Hidden Files

First, making a file a "hidden file" has nothing whatever to do with security since regardless of the operating system that you use there are simple ways of displaying all filenames including "hidden files". With linux the way to do this is to add the -a flag (meaning display all filenames) to the ls (list) command. Typing "ls -a" will display all of the files in the current directory regardless of whether the filenames are visible or hidden.

The purpose of "hiding" filenames is to hide those files that the user usually does not need to access from their regular display list. This means that hidden files are usually system files that have fixed well known names and which are used for a well defined and well known purpose. The filenames are hidden more because everyone who knows about them knows that they are there and doesn't need their directory listing cluttered with standard filenames rather than through any attempt to conceal the existence of the file.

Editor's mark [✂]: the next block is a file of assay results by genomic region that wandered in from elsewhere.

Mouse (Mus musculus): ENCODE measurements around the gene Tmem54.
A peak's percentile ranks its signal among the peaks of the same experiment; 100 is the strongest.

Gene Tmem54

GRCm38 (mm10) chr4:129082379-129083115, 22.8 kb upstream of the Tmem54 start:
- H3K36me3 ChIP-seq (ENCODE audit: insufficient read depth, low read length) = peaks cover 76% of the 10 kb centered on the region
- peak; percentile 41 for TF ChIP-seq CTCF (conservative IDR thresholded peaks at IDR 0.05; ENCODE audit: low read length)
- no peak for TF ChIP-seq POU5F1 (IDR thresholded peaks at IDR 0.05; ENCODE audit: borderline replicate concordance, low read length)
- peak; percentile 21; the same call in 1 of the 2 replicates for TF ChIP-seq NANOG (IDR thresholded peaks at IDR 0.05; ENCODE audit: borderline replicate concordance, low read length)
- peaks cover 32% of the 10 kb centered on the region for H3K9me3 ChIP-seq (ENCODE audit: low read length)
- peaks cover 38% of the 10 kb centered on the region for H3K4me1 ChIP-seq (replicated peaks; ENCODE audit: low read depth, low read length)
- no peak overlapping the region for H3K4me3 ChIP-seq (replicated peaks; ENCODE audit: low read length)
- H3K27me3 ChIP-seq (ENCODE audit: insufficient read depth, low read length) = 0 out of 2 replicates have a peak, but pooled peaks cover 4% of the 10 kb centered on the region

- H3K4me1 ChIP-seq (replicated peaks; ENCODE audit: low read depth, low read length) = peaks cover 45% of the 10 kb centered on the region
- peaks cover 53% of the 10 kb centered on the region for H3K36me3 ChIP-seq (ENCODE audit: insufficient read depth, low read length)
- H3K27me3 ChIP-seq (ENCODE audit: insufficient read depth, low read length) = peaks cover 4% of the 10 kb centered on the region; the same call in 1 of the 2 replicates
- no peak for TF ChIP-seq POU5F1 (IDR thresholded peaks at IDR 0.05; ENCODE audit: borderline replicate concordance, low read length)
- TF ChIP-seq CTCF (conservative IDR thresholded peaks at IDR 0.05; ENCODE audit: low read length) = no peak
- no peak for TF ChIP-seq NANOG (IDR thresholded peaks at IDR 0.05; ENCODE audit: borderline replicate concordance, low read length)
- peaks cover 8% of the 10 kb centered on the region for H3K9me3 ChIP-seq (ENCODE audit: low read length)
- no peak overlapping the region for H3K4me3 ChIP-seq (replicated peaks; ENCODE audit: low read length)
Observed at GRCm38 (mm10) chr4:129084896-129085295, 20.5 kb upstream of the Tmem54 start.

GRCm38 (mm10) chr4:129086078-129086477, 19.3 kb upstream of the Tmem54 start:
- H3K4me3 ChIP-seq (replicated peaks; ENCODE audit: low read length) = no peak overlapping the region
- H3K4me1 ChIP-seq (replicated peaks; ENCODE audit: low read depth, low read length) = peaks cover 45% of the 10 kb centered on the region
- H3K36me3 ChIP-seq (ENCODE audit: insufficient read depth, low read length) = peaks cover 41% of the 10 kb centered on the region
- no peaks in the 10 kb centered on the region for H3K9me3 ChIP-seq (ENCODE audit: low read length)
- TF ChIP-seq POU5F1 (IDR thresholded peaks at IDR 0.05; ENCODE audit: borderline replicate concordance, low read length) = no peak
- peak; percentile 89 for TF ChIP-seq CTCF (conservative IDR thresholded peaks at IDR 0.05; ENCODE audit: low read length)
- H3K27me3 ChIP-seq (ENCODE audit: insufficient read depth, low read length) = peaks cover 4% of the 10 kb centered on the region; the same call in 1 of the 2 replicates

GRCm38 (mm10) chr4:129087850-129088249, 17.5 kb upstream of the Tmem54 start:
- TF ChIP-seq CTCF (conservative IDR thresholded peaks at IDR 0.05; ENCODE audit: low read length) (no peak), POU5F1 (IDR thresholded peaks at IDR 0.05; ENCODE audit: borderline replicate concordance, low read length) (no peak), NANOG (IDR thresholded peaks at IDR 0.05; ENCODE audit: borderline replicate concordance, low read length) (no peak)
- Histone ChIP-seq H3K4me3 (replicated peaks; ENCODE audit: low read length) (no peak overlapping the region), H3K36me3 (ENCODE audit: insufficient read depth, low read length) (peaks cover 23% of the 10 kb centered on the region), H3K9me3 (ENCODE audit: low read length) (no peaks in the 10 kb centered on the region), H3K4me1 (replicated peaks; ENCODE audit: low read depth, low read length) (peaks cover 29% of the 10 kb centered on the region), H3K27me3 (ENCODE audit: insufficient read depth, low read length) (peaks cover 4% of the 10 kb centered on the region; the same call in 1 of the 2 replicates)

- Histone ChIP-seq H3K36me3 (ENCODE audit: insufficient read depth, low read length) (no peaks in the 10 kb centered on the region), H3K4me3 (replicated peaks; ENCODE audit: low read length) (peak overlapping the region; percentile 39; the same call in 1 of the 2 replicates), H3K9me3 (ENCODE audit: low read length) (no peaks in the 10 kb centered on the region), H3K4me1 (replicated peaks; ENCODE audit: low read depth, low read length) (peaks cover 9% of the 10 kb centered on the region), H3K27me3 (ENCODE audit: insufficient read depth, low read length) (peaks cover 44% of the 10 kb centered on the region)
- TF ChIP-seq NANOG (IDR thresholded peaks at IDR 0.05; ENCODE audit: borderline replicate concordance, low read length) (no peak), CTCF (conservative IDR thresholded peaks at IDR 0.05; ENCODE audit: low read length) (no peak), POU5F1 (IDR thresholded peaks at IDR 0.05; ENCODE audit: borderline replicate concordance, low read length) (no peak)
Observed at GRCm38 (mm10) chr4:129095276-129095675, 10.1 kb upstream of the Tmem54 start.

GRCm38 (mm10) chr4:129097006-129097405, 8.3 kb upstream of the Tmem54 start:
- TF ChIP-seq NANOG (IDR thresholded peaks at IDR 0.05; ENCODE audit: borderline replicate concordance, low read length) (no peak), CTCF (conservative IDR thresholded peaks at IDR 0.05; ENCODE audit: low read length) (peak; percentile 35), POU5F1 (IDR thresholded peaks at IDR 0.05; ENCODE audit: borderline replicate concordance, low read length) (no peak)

Linux provides a vary simple way of "hiding" a file. All that you need to do when you create the file is to add a period to the front of the filename. This is what defines to Linux that the filename is "hidden". So .bashrc is a hidden file while bashrc is not.

As the only difference between a visible and a hidden file is the period on the front of the filename, Linux does not require any special commands to convert files from visible to hidden (or vice versa). Instead this can be done using the mv (move or rename) command for example mv .bashrc bashrc would make that hidden file visible by renaming the file to remove the period.


This article written by Stephen Chapman, Felgall Pty Ltd.

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